In January 2011, over two decades after the momentous Nature (1) article dating the Shroud of Turin to between 12, one of the original authors was back on the debate's front lines.
Raymond Rogers says his research and chemical tests show the material used in the 1988 radiocarbon analysis was cut from a medieval patch woven into the shroud to repair fire damage.
It was this material that was responsible for an invalid date being assigned to the original shroud cloth, he argues.
The main aim of this study is to assess - in a reliable non-destructive way and in complementarity to methods already employed or under consideration for future examination campaigns - and to determine some key parameters useful to enhance current knowledge and databases on the textile properties of the Shroud.
Information to be obtained could reveal new interesting and original features with potential scientific and historical effects as well as contributing to solving problems of conservation and preservation.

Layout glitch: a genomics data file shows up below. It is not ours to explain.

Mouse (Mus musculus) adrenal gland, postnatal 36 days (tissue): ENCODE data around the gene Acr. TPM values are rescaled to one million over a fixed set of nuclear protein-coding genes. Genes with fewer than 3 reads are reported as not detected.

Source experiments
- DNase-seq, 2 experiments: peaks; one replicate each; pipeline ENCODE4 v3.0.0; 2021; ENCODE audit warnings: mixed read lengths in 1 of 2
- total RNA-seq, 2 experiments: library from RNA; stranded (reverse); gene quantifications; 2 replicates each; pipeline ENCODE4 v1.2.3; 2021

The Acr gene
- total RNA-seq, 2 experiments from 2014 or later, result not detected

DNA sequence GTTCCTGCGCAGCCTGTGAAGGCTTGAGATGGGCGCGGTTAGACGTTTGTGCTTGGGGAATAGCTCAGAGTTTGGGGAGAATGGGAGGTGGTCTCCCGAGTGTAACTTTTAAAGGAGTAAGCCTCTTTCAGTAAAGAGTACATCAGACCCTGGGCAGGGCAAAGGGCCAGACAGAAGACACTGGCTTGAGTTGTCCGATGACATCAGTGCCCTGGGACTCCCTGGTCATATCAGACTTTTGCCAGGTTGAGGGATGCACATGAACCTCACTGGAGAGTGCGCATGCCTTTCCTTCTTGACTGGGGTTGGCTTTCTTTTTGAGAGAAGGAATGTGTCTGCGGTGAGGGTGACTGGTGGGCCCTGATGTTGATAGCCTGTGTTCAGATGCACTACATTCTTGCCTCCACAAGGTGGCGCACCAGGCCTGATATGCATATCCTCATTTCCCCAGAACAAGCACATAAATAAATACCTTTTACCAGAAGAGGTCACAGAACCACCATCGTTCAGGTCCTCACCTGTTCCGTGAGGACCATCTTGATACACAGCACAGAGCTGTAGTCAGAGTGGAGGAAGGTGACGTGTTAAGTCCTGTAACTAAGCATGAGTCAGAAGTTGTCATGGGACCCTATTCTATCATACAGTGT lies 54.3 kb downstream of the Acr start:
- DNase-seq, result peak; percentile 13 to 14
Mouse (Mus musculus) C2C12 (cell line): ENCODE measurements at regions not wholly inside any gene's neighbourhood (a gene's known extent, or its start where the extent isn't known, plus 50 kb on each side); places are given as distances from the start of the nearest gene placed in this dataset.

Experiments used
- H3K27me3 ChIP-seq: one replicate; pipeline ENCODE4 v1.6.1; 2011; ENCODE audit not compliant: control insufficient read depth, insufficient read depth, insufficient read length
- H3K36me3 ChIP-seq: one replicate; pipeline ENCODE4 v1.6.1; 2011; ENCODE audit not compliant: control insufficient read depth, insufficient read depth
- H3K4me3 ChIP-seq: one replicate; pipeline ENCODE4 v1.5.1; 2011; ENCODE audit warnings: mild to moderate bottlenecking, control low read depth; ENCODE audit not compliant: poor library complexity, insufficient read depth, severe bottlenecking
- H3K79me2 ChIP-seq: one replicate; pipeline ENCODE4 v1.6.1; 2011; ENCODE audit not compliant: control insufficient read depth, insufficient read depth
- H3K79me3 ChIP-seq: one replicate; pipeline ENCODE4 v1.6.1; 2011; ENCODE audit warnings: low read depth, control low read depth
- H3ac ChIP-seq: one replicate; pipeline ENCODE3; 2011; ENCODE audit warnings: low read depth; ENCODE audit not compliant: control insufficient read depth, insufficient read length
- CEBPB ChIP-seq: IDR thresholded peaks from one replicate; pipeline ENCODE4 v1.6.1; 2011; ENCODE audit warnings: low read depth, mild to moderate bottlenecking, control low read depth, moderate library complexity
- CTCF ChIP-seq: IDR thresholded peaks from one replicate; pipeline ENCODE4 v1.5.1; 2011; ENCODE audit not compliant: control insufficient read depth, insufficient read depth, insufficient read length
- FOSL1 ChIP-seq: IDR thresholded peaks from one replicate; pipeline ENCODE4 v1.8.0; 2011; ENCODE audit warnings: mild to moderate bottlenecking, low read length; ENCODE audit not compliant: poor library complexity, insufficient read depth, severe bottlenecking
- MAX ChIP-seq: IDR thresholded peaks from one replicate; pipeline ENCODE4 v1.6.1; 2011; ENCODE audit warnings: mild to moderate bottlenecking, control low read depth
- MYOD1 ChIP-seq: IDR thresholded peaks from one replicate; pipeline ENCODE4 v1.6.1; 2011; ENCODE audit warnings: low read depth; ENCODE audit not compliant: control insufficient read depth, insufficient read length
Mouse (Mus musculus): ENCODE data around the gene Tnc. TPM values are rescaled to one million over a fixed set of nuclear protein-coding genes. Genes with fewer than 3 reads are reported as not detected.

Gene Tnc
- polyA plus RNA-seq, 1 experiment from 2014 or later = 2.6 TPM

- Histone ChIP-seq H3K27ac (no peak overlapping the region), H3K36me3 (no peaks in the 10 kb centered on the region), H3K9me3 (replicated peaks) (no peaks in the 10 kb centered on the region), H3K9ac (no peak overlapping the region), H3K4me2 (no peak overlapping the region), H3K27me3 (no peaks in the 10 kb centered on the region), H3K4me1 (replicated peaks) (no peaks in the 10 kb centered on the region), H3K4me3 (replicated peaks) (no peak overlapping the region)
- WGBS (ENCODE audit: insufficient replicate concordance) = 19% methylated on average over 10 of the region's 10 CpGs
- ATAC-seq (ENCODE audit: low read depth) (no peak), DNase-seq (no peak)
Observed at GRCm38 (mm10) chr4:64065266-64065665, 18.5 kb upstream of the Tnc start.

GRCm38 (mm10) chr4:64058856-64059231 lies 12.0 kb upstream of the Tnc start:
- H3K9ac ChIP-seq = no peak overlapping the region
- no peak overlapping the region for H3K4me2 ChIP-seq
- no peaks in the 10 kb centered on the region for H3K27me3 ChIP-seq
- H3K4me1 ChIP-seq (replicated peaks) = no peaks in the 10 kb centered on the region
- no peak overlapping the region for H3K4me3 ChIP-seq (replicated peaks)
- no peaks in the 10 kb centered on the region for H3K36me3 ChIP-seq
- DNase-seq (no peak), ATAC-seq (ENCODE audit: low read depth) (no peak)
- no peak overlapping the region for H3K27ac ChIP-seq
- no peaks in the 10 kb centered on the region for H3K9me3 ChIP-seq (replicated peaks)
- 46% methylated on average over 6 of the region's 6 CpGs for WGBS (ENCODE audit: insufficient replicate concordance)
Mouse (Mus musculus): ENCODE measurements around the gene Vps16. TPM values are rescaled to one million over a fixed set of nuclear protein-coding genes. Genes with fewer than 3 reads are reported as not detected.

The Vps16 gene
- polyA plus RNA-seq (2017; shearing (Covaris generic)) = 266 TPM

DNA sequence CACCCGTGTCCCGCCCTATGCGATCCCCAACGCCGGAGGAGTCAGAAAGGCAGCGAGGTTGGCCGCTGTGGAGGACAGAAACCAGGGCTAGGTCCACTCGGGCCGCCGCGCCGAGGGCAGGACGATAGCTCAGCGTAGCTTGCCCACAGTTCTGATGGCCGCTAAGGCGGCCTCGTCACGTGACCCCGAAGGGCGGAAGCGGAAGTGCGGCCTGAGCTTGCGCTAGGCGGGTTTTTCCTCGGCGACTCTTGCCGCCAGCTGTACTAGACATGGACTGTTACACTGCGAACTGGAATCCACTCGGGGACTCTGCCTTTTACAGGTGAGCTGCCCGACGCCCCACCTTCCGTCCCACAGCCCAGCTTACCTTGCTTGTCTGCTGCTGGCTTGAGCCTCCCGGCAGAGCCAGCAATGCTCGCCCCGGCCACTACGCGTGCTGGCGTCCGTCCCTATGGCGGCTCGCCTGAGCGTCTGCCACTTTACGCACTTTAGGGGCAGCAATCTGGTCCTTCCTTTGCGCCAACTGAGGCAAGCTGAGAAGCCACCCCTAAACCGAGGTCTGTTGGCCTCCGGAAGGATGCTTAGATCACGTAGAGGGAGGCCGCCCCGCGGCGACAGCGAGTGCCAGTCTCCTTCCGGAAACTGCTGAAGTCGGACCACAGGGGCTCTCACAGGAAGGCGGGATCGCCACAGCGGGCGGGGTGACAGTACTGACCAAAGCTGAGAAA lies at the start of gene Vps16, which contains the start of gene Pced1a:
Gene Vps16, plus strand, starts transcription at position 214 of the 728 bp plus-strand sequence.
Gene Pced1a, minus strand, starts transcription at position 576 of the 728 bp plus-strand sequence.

group published the list of tests to be performed on the shroud; these aimed to identify how the image was impressed onto the cloth, to verify the relic's purported origin, and to identify better-suited conservation methods. We are faced with actual blackmail: unless we accept the conditions imposed by the laboratories, they will start a marketing campaign of accusations against the Church, which they will portray as scared of the truth and enemy of science.
lack of blindness in the measurements is a rather insubstantial reason for disbelieving the result." (t)he Church must respond to the challenge of those who want it to stop the process, who would want us to show that the Church fears the science.
The Shroud of Turin is much older than suggested by radiocarbon dating carried out in the 1980s, according to a new study in a peer-reviewed journal.
A research paper published in Thermochimica Acta suggests the shroud is between 1,300 and 3,000 years old.
Such stains were shown to belong to an MNS positive individual of the AB group, and the halos surrounding the blood stains were compatible with serum containing trace amounts of bilirubin, albumin and immunoglobulins.